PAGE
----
Choosing Pregnancy Care to Suit You and Your Family
Each couple’s approach to prenatal health and professional care during pregnancy is different. Nowadays there are so many options available. So you really can design your own pregnancy care in a way which suits your family’s beliefs, values, and individuality.
Today, we’ll go over some of the most popular types of pregnancy care. The list is by no means exhaustive and, by choosing one, you don’t count the others out. You can mix and match the professionals throughout your pregnancy timeline to help you have a balanced and healthy pregnancy.
Preparing for pregnancy
Many couples choose to engage professional care right from the moment they decide to try for a baby. Pre-pregnancy specialists include nutritionists, fertility specialists, prenatal health check-ups with your regular doctor and conception counselors. You may not need any of this guidance and find that you fall pregnant easily. But we do recommend booking a full general health check-up before you start trying to conceive.
Midwives have been around for hundreds of years and were traditionally village women experienced in childbirth. Today, midwives are fully trained nursing professionals who work in a variety of settings. They are the most trusted and commonly used practitioners for low-risk pregnancies.
The time that you engage a midwife is up to you. Some are based in hospitals and you meet them when it’s time to deliver. Others work with individual women right from the first sign of pregnancy. They do home visits to check on your development, give advice and guidance and help you develop a birth plan which works for you and your family. Regardless of whether you choose hospital delivery, a birth center, or home birth, the benefit of choosing one of these midwives is continuity. You’ll have someone you know and trust with you right throughout your pregnancy and at your delivery.
Obstetrician (pregnancy doctor)
If you are concerned about development at any of the stages of pregnancy, your regular physician or midwife may refer you to an obstetrician. These doctors specialize in reproductive health and can monitor your health and the baby’s development right throughout your pregnancy. If there are any risks associated with your pregnancy (e.g a history of miscarriages or a known genetic disorder in your family), we definitely recommend engaging an obstetrician early in your pregnancy.
There are many different styles of childbirth classes and we definitely recommend joining one. The Lamaze technique is among the most popular and has been around since the 1940s. These classes aim to increase your confidence and reduce anxiety around giving birth. They focus on sharing information, relaxation, breathing and partner support (so make sure your hubby or partner goes along with you!).
Apart from being knowledgeable and prepared for what you’re about to go through, the other benefit of attending is the friends you make. There’s something to be said for spending time with people going through the same thing as you and many women form social “coffee groups” which continue well after their children are born. I know women who have met lifelong friends at their Lamaze Classes.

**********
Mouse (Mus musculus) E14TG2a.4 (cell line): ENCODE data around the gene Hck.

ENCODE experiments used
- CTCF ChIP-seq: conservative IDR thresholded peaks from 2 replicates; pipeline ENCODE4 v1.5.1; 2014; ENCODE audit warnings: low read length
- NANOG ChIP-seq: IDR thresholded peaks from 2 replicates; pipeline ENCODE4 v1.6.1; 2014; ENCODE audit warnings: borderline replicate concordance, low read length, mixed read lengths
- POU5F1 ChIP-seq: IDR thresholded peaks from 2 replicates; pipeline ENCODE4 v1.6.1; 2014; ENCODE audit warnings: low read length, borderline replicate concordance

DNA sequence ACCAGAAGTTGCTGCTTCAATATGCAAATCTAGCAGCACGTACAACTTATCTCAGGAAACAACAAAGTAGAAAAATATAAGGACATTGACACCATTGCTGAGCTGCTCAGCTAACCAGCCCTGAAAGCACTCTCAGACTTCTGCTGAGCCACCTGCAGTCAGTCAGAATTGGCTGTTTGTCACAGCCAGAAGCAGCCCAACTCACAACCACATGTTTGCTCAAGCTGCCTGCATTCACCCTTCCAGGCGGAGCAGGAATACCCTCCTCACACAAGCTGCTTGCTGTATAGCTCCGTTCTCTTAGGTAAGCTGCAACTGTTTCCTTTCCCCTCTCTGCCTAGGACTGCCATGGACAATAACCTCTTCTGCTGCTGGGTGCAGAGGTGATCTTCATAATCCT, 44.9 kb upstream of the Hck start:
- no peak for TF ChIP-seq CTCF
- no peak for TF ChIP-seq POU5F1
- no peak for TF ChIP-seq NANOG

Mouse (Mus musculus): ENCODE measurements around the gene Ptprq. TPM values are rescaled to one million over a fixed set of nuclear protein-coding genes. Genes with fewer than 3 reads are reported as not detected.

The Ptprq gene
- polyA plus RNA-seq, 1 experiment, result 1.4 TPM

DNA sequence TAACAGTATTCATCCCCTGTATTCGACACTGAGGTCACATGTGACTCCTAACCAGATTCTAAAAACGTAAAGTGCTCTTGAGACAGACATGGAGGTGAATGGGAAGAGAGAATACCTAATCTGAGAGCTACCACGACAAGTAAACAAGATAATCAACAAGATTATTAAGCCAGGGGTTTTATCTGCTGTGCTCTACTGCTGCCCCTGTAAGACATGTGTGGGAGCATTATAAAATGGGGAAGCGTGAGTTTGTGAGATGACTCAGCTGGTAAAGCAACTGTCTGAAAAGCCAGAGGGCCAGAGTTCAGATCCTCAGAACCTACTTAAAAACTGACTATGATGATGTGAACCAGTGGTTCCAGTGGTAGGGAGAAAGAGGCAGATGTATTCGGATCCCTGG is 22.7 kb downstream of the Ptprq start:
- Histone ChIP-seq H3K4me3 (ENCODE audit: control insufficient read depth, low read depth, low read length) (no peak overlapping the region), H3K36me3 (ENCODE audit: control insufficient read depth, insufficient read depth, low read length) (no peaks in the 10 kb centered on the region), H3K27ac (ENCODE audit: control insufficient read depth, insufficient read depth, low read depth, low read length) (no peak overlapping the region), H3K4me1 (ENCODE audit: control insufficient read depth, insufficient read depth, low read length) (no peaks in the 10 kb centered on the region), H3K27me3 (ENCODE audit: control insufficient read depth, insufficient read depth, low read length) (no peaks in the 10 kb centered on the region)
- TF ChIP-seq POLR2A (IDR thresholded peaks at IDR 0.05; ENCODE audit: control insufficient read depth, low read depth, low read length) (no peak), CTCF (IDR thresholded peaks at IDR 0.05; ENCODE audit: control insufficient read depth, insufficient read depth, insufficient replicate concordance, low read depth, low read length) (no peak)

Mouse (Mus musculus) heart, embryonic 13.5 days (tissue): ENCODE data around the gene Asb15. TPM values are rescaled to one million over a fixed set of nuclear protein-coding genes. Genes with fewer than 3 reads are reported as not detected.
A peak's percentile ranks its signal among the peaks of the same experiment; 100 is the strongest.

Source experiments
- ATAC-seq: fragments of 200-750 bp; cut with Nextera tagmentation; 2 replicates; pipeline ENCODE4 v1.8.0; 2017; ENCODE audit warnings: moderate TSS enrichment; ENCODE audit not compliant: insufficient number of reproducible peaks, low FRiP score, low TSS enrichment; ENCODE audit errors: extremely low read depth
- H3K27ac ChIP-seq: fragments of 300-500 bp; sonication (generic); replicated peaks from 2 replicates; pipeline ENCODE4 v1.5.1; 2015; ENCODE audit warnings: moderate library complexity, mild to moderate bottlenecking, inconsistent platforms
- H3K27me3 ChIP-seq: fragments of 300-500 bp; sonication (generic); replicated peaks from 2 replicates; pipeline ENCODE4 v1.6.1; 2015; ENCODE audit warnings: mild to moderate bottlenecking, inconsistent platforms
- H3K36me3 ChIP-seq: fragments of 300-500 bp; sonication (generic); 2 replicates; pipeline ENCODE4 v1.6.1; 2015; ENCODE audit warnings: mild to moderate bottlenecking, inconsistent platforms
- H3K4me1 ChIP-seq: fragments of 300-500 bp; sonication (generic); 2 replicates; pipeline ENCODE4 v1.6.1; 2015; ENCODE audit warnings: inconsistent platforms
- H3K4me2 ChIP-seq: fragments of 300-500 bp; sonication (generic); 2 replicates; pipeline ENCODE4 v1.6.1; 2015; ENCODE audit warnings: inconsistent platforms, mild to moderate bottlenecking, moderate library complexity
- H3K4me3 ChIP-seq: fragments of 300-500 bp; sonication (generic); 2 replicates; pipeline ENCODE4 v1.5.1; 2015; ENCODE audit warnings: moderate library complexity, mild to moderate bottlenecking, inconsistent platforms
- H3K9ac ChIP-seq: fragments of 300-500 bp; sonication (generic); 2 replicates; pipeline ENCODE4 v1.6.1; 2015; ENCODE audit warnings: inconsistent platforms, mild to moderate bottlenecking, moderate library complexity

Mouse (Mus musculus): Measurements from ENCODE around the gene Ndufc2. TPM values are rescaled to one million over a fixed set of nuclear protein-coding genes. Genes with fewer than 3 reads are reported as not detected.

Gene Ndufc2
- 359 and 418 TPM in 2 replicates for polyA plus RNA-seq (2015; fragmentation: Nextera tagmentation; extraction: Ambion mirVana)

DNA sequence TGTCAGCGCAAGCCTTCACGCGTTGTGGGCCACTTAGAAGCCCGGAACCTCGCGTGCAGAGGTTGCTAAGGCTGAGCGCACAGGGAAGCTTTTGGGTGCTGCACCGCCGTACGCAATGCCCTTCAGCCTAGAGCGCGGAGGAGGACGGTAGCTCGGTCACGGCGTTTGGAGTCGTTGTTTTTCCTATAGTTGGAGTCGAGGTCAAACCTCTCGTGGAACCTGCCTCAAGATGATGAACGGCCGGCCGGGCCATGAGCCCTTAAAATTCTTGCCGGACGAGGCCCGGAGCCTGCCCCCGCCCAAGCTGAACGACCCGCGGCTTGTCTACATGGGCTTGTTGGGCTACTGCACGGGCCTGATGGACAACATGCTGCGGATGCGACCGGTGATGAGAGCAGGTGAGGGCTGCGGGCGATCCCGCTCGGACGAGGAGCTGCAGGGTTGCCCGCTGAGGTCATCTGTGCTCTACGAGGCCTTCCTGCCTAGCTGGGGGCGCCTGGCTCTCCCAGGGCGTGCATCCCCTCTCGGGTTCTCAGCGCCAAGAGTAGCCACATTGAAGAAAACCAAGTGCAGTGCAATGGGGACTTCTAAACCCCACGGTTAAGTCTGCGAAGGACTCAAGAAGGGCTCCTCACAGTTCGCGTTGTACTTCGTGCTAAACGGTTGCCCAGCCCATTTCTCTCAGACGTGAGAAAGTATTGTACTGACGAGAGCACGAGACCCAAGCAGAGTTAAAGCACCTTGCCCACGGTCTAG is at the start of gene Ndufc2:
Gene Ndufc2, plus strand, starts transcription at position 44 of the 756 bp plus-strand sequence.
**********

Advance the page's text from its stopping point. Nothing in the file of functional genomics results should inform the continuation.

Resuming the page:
If you’re only in the first trimester of pregnancy, this option is thinking ahead a little. But it is becoming more and more popular and is something worth discussing with your partner or midwife. The basic premise of hypnobirthing is removing fear and anxiety during labor and delivery through relaxation and hypnotherapy techniques.
Research shows that couples who use hypnobirthing techniques experience shorter labor times, a lowered risk of needing a caesarean section, and decreased pain during labor. If you choose this method, it involves taking classes from trained professionals to prepare for the process.
Pregnancy or birth centers are the middle ground between hospital delivery and home birth. These centers are stand-alone facilities which advocate natural (drug-free) delivery. Many pregnancy centers also provide you with information, classes and social groups for women throughout the stages of pregnancy.
A doula is trained to be a birth companion. They offer you emotional and moral support, as well as physical help, throughout your pregnancy, during delivery, and postpartum. Therefore, they are a good choice for low-risk pregnancies where you want a relaxed, friendly, and natural approach.
A Word on Pregnancy after 40
Many women deliver happy and healthy babies in their forties. It’s becoming more and more common for couples to have their first child later in life. In the 1970s only 1 in 100 American children was born to a woman over 35. But today the figures are more like 1 in 7. So it has become very normal in our society.
However, risks of pregnancy complications and birth defects do increase. Therefore, if you are pregnant in your 40s, you should pay particular attention to your professional care. Have someone monitoring your pregnancy week by week. We recommend contacting an experienced obstetrician or midwife and having regular checkups throughout your pregnancy. Find out more about getting pregnant at 40 here.
Do You Have a Question about Prenatal Care?
Remember, there’s no such thing as a stupid question! So, if we haven’t already answered yours, please feel free to post in the comments section or to send a private message through our contact us page.
Learn More about Your Pregnancy
- Good nutrition is essential for a healthy pregnancy. Why not read more about what a healthy Pregnancy Diet looks like here?
- Check out our pregnancy due date calculator and figure out when your little bundle will arrive here.
- Find out what pregnancy symptoms you can expect each week in our pregnancy week by week guide.